Written and presented by David Attenborough
Produced by Julian Hector.
The environment affects us all so should gender matter when we consider how best to save the planet? Lucy Siegle and Tom Heap take on the gender divide to find out how global warming has a disproportionate impact on women and how solutions which put women in charge can be highly effective in saving carbon as well as creating equality.
With the Intergovernmental Panel on Climate Change announcing that we need to keep global warming under 1.5 °C above pre-industrial levels, Science in Action explores the impact of food production on the environment. A new study calculates the current and predicted impact of land and fresh water use, fertiliser pollution and the change to more Western meat and dairy-based diets by 2050 and concluded that our current mitigation measures are not going to be enough. And that our planet will not be able to sustain this level of environmental cost.
Windfarms and Warming
A study of wind power generation across the continental United States calculates that the warming effect of wind turbines, due to possible circulatory changes in the atmosphere at night, could be enough to cause a 0.24 °C rise if the US switched to wind power for all their energy demands. It’s a small change, but coupled with other environmental impacts of sustainable energy production, it has to be factored in.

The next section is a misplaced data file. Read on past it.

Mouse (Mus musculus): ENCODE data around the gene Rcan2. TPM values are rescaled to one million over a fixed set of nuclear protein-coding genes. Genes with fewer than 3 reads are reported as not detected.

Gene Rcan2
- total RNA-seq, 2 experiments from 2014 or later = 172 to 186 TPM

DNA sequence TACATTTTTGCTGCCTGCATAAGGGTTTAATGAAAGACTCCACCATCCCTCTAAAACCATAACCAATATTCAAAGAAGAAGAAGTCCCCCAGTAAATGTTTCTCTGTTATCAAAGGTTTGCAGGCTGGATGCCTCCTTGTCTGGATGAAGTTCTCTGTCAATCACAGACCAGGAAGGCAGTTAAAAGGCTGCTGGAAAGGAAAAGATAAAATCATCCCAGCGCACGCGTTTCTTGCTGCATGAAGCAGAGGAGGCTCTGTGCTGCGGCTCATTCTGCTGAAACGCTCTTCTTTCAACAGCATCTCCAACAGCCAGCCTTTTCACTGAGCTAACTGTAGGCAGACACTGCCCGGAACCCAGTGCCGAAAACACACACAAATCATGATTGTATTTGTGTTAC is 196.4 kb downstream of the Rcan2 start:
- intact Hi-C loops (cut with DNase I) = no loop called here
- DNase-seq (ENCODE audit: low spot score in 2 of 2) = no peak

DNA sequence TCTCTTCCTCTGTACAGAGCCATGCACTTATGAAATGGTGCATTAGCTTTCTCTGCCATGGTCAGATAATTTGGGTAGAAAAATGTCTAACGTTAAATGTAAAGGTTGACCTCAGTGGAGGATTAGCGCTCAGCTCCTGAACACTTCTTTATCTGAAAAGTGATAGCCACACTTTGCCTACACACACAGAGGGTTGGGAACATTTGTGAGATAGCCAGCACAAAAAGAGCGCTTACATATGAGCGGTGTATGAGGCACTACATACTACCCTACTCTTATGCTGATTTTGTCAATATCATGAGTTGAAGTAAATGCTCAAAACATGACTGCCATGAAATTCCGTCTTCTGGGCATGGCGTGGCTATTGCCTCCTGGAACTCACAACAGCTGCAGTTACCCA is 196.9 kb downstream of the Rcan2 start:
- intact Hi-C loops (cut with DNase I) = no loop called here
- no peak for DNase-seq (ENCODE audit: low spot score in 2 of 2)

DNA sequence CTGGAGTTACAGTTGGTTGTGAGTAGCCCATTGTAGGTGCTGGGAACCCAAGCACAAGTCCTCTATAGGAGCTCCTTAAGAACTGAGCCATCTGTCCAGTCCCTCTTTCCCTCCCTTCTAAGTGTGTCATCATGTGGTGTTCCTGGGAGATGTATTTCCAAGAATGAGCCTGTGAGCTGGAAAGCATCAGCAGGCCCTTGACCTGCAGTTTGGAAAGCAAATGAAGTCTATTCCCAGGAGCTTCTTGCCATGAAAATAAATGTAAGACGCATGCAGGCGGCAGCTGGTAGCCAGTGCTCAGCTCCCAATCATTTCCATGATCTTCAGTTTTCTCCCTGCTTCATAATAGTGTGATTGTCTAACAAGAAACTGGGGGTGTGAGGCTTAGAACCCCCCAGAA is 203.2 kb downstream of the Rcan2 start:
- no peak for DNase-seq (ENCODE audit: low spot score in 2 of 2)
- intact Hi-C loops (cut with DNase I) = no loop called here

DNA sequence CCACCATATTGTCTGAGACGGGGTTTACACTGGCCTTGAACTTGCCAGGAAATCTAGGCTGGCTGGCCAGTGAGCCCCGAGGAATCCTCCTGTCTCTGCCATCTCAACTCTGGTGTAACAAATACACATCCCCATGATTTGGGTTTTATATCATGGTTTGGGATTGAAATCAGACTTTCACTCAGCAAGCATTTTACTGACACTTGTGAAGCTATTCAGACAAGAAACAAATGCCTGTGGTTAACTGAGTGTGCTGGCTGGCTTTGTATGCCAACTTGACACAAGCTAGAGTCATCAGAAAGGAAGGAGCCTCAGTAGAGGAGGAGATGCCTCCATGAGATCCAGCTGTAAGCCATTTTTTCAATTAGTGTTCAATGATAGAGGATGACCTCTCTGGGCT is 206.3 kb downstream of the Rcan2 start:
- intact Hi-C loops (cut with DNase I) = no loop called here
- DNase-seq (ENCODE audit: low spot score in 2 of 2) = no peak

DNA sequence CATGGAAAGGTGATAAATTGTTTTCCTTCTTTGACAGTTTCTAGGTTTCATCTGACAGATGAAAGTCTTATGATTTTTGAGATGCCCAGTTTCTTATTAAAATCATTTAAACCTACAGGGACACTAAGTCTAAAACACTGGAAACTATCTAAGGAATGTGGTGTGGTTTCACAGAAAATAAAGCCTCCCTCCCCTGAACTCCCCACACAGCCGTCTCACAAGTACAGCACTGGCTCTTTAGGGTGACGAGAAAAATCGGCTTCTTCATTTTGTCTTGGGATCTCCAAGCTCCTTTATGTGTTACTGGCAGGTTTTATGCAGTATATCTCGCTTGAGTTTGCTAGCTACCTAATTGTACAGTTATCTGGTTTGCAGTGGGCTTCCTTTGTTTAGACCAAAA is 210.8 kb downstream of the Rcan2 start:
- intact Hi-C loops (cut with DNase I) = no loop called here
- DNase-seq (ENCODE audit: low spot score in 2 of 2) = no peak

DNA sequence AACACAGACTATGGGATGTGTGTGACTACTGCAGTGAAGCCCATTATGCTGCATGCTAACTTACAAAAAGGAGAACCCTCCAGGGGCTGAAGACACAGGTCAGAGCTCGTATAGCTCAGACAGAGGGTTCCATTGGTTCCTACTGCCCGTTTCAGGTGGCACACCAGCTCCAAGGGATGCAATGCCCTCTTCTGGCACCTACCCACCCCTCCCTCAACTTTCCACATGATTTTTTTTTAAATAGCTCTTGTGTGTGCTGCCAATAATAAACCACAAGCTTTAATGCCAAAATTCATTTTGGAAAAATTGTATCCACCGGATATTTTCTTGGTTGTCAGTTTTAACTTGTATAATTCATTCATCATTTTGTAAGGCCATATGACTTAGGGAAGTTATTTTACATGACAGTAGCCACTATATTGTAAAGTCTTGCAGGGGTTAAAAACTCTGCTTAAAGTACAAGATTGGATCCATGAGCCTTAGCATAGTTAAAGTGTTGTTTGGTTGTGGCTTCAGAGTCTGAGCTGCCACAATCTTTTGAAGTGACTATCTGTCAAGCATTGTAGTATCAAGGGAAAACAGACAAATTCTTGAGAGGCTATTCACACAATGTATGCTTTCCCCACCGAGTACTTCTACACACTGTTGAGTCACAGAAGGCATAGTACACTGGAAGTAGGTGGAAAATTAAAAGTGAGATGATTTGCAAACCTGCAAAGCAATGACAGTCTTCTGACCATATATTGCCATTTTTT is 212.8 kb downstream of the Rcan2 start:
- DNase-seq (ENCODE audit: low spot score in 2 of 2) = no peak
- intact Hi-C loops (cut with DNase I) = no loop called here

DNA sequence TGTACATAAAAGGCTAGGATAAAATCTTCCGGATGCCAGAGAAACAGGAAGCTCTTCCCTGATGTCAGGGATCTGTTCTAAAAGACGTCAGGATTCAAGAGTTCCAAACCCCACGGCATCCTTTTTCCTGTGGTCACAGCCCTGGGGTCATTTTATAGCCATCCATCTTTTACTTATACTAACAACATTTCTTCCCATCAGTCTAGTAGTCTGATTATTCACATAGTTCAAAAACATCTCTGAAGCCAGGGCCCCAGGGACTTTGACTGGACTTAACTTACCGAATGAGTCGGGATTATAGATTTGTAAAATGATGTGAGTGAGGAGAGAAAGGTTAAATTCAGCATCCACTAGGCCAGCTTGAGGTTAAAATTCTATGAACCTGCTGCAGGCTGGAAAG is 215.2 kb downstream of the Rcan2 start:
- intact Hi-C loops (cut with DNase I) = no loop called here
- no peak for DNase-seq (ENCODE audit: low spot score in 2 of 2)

Science Publishing and Copyright
Two scientific publishers are suing the academic networking site ResearchGate for breaking copyright laws. ResearchGate asks scientists to publish papers and articles on their site. The claim is that they are not putting enough checks in place to stop work that is copyrighted to pay-walled science journals being uploaded. Is social media, and greater connectivity on the internet, changing the way science publishing works and how profits are made?
Drugs from Fingerprints
Illegal drug-use often has a contributing factor in cause of death. Testing for drug-use in both living and dead people relies on detecting the breakdown products (metabolites) for drugs such as cannabis, cocaine, opiates or amphetamines in bodily fluids (blood, urine, saliva) or tissue samples. These are invasive and take time. Now a University of East Anglia spin out company “Intelligent Fingerprinting” have developed a device called the fingerprint drug screening cartridge that can detect metabolites of illicit drugs in the sweat found in fingerprints. And furthermore they can do this on dead bodies as well as living people.
Picture: Vegetables and fruits, Credit: Bojsha65/Getty Images
As countries around the world are tested by the impacts of climate change, how can we adapt? We hear from the CEO of the World Bank who has some suggestions.